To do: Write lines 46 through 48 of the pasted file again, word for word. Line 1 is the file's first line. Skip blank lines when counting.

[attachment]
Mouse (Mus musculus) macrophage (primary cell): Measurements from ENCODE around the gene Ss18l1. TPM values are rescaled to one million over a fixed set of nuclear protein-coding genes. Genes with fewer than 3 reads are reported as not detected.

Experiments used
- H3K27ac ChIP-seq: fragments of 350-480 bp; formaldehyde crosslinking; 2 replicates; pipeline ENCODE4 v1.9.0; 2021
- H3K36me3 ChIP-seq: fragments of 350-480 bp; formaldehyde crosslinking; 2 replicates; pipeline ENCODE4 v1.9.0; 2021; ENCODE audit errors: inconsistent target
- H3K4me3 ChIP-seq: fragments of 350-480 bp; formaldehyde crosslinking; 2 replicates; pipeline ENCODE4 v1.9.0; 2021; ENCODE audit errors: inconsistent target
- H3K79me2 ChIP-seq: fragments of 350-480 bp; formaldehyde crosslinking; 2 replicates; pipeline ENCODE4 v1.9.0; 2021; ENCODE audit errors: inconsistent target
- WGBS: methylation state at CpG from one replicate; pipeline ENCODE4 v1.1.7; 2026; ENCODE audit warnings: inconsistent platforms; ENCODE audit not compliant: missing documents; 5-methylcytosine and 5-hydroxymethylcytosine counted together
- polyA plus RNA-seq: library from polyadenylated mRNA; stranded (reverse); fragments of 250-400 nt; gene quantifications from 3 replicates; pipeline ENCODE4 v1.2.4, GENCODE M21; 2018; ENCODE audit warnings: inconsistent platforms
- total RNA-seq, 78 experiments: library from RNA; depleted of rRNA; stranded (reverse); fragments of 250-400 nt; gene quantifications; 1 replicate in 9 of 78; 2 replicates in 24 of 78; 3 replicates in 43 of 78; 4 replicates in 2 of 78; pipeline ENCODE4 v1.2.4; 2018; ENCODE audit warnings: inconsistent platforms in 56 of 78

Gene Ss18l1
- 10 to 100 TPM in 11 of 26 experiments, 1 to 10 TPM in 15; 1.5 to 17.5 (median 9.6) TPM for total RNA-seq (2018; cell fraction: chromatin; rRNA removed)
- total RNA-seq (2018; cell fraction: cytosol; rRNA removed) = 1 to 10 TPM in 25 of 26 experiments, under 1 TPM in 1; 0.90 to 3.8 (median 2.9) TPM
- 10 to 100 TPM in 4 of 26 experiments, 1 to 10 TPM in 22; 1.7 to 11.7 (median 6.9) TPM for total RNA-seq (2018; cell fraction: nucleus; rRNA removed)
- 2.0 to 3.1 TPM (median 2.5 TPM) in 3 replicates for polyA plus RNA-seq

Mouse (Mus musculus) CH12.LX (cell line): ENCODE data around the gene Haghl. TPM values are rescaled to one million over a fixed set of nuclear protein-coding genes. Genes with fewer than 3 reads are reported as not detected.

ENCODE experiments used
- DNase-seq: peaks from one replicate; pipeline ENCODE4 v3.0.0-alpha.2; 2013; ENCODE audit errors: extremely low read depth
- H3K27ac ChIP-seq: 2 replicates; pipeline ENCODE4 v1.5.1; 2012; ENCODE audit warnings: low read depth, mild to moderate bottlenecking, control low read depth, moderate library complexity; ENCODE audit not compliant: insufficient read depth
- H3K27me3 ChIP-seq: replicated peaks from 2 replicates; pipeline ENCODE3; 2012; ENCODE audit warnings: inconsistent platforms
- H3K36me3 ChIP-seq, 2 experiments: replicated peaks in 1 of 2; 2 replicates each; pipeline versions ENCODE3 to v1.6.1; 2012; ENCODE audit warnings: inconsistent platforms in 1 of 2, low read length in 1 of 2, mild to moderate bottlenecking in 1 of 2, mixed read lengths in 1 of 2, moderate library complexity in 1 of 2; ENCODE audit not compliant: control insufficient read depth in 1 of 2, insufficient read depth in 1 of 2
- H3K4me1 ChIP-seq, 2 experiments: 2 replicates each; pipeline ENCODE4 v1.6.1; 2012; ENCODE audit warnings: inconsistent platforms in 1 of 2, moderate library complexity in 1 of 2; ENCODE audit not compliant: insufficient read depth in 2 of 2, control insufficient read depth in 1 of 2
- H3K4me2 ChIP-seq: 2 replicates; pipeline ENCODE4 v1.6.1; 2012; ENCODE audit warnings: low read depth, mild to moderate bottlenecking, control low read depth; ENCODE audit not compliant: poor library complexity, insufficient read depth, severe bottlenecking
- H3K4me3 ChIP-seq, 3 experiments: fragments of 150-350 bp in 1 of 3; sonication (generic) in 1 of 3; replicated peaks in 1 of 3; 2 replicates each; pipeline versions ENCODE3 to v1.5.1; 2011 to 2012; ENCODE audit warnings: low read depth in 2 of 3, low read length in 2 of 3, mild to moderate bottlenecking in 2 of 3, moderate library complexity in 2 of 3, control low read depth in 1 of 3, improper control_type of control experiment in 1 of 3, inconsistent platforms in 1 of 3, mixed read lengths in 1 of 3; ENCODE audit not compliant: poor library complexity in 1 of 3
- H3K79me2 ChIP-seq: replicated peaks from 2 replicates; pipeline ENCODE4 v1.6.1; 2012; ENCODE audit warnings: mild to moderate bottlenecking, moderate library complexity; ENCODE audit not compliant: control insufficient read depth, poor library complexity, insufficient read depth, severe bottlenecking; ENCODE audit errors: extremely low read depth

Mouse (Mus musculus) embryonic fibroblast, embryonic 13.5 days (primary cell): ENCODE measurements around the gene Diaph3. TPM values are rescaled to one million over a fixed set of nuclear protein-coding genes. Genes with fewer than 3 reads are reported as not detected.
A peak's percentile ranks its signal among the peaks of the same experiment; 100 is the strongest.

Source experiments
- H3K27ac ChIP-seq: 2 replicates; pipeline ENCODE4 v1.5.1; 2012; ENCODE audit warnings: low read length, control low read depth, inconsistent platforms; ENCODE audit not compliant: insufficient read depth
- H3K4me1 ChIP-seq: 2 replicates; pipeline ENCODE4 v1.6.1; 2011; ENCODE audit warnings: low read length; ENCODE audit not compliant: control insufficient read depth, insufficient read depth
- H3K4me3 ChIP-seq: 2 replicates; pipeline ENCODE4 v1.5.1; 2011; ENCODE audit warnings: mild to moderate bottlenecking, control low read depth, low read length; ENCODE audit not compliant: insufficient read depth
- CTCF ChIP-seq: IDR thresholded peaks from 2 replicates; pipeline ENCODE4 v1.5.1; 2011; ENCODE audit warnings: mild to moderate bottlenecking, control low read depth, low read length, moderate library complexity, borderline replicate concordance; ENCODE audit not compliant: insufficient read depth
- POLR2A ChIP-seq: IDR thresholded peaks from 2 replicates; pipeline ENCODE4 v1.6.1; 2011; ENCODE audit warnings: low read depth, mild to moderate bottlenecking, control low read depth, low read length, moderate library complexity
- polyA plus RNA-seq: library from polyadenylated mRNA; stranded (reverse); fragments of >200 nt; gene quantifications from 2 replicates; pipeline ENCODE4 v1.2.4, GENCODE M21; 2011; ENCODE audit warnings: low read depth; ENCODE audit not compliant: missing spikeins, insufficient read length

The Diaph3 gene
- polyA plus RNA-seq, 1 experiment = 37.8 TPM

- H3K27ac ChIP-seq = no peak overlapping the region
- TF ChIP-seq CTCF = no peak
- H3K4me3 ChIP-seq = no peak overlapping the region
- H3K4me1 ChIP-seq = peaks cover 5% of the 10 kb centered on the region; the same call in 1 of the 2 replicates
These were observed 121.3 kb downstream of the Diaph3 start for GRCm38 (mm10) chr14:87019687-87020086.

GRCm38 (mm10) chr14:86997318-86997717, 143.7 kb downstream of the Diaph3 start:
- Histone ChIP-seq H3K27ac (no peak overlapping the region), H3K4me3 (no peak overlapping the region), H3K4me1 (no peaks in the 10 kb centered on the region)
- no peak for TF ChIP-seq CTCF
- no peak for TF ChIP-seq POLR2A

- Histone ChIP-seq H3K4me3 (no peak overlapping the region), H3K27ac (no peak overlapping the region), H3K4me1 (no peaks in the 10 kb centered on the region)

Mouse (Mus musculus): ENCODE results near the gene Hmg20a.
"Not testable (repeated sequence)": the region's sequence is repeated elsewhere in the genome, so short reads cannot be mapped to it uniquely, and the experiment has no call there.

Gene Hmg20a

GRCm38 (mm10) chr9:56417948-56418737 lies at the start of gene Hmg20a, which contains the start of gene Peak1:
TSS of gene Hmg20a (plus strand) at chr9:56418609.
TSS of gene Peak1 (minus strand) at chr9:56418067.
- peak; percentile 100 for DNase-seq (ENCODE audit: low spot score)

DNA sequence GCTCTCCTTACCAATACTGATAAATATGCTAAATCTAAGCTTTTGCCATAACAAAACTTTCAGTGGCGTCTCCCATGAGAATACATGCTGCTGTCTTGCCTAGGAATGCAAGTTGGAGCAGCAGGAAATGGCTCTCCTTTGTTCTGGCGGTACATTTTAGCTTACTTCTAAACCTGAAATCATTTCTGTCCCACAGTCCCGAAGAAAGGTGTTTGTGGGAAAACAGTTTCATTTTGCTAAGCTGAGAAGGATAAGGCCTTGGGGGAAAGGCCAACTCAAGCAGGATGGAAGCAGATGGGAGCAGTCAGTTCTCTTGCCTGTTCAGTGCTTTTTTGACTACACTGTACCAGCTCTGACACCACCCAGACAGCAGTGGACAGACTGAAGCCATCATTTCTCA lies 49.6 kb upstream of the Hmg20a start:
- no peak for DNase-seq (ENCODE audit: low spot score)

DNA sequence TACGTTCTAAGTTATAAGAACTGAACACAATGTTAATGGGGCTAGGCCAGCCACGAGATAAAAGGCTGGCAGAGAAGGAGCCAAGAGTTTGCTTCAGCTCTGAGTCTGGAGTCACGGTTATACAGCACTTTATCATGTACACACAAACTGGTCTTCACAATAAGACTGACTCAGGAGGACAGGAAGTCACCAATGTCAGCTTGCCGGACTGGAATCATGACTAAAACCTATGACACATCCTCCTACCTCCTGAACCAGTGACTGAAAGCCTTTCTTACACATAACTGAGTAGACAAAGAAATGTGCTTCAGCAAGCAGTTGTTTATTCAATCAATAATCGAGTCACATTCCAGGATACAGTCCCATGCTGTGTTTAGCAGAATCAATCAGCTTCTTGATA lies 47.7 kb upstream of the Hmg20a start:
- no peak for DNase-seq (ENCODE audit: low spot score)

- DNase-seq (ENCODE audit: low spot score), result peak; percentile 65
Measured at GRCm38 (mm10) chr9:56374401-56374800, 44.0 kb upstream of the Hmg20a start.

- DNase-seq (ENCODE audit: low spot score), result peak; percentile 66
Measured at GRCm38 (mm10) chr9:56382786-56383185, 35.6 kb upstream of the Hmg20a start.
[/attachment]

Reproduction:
Mouse (Mus musculus): ENCODE results near the gene Hmg20a.
"Not testable (repeated sequence)": the region's sequence is repeated elsewhere in the genome, so short reads cannot be mapped to it uniquely, and the experiment has no call there.

Gene Hmg20a